BVC provision is a problem. They were created to broaden the choice from one provider – the ICSL. That was desirable because local authorities had stopped giving grants for Bar School (you will all be too young to remember what grants were, but once upon a time in a golden land called 60s-90s Britain the government paid for you to be educated) and the cost of living in London was enormous. Also, in the late 80s – 90s, the good times were there for the Bar and people believed that they would last for ever.
Now we produce about 3,000 people pa with the vocational qualification. Of those, all but the 500 odd who get pupillage (employed and independent) have nothing of value save what they actually learned. And it costs a fortune (the ICSL cost me £6,000 in 1985 – I remember the pain of handing over the cheque).
There is an ethical debate about when we should shut the door on being a barrister. At present that is the final stage – i.e. everyone can compete for pupillage. Were we to move it back and make entry to the BVC the sifting point then a number of consequences would seem to flow. Firstly, some BVC providers would close, because the economies of scale would not permit them to carry on. Secondly, we would have to decide what criteria would apply. It seems to me unlikely that Chambers would wish to chose pupils 3 years before they arrived – if only because the decision to offer pupillage is usually taken at the last minute and because there’s many a slip. Yet 3 years would probably be required so that pupillage could be offered in the second year and the BVC place obtained in the 3rd year.
It is also probably the case that costs would not go down – indeed might even go up because the course would have to be delivered to fewer people. Then we would have to deal with the question of how many people got to go on the BVC course – you couldn’t really confine it to those who only had pupillage because they may drop out and leave the Chambers without a pupil they wanted. And Chambers’ needs can change over 3 years, particularly if a mid-ranking junior really takes off and has returns coming out of their ears. And what about the people who want the qualification to go to a different country and practice there? Do we only let them in if they promise to go? What if the country they wish to go to doesn’t chose its pupils for another 2 years?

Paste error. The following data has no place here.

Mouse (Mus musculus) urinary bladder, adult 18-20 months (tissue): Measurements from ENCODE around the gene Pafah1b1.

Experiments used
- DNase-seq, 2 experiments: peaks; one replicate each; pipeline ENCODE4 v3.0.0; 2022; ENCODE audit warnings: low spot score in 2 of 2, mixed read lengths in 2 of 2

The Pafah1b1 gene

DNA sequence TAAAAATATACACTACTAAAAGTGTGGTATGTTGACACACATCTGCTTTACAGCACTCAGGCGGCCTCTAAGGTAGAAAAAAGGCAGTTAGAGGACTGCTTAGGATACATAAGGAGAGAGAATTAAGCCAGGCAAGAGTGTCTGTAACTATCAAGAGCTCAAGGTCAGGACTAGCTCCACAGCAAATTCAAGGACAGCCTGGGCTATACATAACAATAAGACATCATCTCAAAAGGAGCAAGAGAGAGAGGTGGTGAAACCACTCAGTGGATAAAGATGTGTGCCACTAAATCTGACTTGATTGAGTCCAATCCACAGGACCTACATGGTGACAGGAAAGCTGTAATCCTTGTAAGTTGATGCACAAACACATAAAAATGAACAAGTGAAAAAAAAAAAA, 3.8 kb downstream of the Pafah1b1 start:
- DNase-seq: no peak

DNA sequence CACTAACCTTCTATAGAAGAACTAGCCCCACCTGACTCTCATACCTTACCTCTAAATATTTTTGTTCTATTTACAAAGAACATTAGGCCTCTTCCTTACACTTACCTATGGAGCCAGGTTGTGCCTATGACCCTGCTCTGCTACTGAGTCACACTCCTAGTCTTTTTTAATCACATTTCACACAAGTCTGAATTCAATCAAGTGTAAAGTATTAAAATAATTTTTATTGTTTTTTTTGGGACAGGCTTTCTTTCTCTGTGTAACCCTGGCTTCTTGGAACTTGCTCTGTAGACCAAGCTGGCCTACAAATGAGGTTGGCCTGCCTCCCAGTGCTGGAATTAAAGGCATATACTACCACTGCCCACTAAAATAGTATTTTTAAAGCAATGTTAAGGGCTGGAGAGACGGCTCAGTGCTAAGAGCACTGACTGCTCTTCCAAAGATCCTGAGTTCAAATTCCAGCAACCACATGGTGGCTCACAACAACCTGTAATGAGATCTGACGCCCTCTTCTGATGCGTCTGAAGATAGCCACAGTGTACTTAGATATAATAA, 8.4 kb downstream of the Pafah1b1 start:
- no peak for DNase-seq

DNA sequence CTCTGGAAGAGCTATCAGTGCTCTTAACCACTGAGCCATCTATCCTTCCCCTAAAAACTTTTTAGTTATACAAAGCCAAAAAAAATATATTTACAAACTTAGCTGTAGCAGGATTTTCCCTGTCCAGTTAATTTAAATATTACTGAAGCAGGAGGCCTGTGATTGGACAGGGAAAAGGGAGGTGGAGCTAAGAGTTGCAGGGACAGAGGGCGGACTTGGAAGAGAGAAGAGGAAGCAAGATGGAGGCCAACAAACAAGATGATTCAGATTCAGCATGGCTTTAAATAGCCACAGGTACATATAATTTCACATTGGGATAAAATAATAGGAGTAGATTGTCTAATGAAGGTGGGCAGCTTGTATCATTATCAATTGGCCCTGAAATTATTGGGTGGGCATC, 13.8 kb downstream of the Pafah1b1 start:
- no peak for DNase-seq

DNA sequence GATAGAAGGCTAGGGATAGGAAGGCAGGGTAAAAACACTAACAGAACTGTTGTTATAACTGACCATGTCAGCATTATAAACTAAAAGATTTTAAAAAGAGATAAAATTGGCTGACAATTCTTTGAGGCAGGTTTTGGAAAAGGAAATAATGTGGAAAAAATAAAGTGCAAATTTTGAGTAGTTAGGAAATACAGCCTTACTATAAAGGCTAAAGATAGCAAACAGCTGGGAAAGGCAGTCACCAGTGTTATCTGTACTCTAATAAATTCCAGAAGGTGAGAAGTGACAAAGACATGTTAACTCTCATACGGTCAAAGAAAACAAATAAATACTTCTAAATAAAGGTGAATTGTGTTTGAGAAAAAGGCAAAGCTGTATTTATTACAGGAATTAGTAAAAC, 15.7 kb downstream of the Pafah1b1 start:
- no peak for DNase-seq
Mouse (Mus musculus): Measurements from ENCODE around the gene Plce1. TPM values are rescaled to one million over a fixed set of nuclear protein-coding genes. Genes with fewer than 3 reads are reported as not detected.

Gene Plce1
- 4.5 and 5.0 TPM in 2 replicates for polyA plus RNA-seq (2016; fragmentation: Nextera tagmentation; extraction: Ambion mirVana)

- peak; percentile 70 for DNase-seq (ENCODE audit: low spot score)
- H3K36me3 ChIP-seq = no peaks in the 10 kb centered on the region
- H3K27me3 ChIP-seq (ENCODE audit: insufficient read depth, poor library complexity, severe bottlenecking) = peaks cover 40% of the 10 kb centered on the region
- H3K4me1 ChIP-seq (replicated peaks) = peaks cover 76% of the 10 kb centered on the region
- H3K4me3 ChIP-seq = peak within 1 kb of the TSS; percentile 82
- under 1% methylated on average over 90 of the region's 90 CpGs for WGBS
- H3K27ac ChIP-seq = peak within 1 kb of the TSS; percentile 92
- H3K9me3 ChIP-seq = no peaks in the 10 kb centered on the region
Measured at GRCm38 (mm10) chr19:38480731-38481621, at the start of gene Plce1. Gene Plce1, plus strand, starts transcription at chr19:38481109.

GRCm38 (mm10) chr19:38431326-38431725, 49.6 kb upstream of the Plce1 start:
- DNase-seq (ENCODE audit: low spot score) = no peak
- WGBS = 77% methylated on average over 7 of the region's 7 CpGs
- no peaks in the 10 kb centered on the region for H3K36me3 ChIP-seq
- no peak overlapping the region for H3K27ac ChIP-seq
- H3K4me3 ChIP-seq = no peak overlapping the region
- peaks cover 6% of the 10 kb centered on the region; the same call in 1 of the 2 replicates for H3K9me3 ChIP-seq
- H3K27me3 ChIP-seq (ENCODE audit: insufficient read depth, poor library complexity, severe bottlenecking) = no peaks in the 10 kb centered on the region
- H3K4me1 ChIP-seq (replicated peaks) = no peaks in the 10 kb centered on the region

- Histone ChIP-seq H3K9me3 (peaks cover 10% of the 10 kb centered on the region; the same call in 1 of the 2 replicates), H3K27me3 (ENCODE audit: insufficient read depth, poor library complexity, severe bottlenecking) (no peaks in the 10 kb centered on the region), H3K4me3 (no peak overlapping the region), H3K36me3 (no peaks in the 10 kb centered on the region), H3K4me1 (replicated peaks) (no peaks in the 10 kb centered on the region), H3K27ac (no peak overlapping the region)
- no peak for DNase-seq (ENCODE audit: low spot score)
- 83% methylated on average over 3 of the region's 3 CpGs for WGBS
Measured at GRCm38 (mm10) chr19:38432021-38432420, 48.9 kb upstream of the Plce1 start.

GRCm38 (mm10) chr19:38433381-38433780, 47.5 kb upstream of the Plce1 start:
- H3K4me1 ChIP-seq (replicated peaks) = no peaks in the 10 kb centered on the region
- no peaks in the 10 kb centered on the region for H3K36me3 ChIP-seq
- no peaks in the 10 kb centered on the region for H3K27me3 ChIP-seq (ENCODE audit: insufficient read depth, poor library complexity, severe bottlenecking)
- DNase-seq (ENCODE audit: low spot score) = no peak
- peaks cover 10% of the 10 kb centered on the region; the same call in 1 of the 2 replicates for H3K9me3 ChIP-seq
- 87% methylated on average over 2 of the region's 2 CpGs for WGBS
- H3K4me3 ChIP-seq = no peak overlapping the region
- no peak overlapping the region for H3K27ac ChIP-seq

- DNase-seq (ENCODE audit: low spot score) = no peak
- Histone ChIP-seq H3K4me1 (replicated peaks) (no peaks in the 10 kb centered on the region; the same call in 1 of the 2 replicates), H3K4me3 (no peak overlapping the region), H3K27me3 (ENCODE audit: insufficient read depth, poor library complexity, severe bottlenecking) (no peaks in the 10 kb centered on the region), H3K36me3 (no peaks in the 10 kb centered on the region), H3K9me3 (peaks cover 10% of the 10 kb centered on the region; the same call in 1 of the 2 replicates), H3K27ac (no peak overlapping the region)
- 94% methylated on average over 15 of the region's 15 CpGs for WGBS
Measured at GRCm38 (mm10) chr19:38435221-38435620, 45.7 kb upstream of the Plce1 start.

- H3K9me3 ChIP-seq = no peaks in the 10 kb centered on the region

And, finally, what of all the people who would say ‘ I would be a brilliant barrister but my academic performance isn’t my strongest point’? How else are we to judge entry to the BVC/the obtaining of pupillage if the entire exercise is taking place in the 2nd year? Normally mini-pupillages are undertaken when the student knows some law. If the BVC is pupillage dependent and the exercise is being conducted in the 2nd year then how many informed mini-pupillages will be done? And if we chose some other criteria to limit entry to the BVC that can only be academic.
On the other hand I am afraid that my experience shows that too many people who have no realistic chance of obtaining pupillage believe the contrary. To some extent they are grown-ups and must bear the consequences of their own decisions. However, when I see a candidate with a 2.2 from a not terribly distinguished university, who went to a decent school (and thus cannot rely on any argument based on differential), has done nothing special either of an extra-curricular nature or within their degree (for example a first in a dissertation on remedies and a letter saying they can produce really good work but can’t handle all the subjects to the same standard within a tight timetable), and who produces an Olpas form that looks like 300 other peoples’ Olpas form – I think that person has wasted time, money and effort and should have been disillusioned early.
In reality my favoured system is a barrister sift, where a panel of about 5 people spends 1/2 day with a group of potential applicants and then either says yes or no (the coercive option) or gives advice (the gentle option). And in these days where no profession is allowed to regulate itself that is about as likely as Satan being elected God.
So once again, because we refuse to trust anybody, we don’t believe in feel and we attribute every decision which goes against us to a sinister conspiracy or the ‘old boys’ network’, we allow blunt tools like exam results to dictate the lives of thousands of people, or we leave it to the market and allow the suppliers to grow rich on a course which only 20% of their consumers will benefit from. Good hey?
I would welcome comment. This is one of the things that genuinely makes me angry.